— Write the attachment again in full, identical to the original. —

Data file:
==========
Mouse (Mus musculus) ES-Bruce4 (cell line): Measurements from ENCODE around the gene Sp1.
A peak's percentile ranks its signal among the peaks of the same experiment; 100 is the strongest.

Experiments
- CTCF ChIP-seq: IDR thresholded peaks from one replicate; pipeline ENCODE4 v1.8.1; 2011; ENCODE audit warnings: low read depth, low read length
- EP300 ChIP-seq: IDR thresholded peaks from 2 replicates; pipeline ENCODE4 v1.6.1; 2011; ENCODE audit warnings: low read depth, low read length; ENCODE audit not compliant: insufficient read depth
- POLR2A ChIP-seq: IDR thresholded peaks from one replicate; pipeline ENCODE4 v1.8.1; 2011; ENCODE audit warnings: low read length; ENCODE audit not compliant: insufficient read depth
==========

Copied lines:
Mouse (Mus musculus) ES-Bruce4 (cell line): Measurements from ENCODE around the gene Sp1.
A peak's percentile ranks its signal among the peaks of the same experiment; 100 is the strongest.

Experiments
- CTCF ChIP-seq: IDR thresholded peaks from one replicate; pipeline ENCODE4 v1.8.1; 2011; ENCODE audit warnings: low read depth, low read length
- EP300 ChIP-seq: IDR thresholded peaks from 2 replicates; pipeline ENCODE4 v1.6.1; 2011; ENCODE audit warnings: low read depth, low read length; ENCODE audit not compliant: insufficient read depth
- POLR2A ChIP-seq: IDR thresholded peaks from one replicate; pipeline ENCODE4 v1.8.1; 2011; ENCODE audit warnings: low read length; ENCODE audit not compliant: insufficient read depth